Deer Lodge, Montana
Passing outside the high stone walls, visitors feel a chill. There, but for the grace of God, go they. It wasn’t so long ago that within these same walls, the worst of humanity thrived, their cycle of crimes continuing against their fellow inmates instead of the defenseless. But still, all that is in the past, isn’t it? Why, then, are there still cries heard from inside, punctuated by what sounds like the dull thud of a body dropping from the gallows, it’s neck stretched and life stolen? To whom do the footsteps down the halls belong? And why is it that in certain cells, visitors are met with cold hands pushing them away and voices warning them away? While some say a trick of the mind, others believe that the evil committed by those once incarcerated here lives on, it’s greasy stain left upon the high stone walls and iron bars.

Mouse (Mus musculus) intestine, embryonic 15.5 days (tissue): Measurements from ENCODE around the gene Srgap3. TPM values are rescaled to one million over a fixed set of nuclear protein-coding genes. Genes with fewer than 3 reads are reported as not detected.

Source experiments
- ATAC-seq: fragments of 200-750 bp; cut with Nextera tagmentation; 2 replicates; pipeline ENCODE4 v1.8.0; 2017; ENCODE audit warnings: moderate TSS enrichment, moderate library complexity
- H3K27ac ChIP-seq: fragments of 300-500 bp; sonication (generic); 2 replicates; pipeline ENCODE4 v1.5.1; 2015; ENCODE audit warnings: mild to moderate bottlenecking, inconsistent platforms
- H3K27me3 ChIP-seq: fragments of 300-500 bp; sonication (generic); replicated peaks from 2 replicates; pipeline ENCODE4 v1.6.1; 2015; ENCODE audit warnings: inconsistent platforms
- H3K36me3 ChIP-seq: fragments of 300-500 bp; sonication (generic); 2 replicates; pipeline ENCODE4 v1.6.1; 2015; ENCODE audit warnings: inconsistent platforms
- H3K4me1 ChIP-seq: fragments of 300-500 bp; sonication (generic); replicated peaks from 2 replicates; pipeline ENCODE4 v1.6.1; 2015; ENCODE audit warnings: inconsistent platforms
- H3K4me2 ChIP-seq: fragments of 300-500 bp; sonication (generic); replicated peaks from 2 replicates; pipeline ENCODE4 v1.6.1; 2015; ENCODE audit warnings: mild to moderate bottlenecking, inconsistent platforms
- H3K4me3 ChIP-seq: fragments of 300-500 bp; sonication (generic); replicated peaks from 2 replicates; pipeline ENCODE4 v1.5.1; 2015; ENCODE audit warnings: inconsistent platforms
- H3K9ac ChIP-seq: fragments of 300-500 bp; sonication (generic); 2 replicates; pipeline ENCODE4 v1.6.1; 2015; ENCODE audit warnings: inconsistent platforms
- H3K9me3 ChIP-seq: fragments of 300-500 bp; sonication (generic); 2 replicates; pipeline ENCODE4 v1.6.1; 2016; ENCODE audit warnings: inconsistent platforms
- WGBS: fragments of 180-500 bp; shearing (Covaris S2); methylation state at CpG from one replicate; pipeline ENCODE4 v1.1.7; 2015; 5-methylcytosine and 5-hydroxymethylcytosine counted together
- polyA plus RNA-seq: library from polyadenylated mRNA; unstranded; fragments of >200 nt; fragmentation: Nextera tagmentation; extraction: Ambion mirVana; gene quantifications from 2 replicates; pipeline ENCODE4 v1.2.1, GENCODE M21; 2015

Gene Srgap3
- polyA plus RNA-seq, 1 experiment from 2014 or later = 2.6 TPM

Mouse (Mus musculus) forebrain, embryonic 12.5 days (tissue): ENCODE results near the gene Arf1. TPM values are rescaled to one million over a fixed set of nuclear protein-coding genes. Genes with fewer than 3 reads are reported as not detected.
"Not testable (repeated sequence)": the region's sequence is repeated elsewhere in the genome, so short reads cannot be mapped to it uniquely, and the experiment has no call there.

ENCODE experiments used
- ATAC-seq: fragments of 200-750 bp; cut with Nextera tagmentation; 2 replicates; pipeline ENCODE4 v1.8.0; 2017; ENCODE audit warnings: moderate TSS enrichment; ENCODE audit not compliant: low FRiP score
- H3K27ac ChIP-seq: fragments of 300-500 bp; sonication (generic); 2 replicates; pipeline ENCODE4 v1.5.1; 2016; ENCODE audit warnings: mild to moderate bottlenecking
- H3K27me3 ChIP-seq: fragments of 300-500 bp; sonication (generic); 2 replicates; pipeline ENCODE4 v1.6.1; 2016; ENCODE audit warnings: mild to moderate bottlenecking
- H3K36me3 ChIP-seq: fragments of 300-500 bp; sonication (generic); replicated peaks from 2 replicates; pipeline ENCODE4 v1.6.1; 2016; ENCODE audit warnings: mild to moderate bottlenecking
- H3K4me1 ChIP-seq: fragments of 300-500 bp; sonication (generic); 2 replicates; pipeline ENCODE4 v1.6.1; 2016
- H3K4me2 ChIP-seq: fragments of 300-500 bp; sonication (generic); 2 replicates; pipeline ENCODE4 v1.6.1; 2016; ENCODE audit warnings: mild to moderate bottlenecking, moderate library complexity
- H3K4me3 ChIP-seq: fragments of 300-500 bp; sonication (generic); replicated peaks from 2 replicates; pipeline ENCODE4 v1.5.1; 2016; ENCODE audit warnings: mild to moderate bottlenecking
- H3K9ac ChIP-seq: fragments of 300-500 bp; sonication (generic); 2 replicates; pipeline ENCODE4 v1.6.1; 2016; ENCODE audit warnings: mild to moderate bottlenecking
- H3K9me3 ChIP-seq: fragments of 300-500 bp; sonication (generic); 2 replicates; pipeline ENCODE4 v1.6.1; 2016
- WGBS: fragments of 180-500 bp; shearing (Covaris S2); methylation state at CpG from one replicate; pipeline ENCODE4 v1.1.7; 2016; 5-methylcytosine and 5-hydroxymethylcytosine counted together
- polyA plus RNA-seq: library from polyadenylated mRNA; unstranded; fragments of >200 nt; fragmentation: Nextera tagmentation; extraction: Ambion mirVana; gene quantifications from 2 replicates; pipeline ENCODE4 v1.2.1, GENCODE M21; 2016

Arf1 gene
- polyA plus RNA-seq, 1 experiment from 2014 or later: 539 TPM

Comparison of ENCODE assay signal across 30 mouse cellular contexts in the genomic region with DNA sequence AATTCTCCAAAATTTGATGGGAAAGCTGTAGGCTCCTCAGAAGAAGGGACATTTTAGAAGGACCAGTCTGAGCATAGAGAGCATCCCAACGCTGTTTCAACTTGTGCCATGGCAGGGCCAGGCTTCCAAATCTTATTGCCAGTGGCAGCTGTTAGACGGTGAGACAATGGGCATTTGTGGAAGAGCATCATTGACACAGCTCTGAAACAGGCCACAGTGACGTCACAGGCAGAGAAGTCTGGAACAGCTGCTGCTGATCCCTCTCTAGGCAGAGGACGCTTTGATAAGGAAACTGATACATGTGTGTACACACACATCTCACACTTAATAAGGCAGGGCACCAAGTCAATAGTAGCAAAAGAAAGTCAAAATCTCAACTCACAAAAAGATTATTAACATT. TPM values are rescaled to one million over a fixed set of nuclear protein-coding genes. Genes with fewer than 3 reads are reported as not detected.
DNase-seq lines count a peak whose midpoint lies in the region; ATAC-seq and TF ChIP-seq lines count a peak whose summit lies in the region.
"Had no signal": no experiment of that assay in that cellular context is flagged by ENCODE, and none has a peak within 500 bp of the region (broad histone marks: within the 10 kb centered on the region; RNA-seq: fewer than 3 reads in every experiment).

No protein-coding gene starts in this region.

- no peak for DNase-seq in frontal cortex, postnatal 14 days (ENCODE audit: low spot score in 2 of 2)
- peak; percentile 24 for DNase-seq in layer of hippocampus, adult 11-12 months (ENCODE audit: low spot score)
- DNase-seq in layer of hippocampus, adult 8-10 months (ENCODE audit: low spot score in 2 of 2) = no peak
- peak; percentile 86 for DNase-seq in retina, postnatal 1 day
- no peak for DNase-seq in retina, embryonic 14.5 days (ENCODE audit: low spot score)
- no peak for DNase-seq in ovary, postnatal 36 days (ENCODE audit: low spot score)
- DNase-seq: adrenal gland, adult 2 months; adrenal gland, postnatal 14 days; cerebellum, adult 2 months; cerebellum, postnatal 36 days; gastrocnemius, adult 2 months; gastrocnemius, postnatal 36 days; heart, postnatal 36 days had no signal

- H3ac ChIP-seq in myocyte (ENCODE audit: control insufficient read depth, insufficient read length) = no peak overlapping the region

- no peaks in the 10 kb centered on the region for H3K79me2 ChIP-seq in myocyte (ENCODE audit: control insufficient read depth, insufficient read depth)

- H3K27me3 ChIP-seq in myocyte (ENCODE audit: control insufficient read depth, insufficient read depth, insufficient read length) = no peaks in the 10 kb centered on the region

More than almost any type of structure, prisons are notorious for holding the emotions of those once trapped within their walls. From the small county jails to the more famous sites like Alcatraz, prisons hold their inmates long after they’ve completed their service, or even passed away. Like most prisons from the time, The Old Montana State Prison has seen more than its share of tragedy and suffering. And, like most prisons from the time, it also bears the distinction of being haunted.
During the mid 1800’s, Montana was awash with prospectors seeking fortunes that most would never find. With those hoping to carve an honest wage came thieves, gamblers, murder and other vice. For a long while, it was common for groups of vigilantes made themselves responsible for dispensing justice at the end of a loaded pistol and a short rope. However, by 1860, it became apparent that something a bit more respectable had to be done. The government approved the building of a prison in Deer Lodge, resulting in the massive structure seen there today.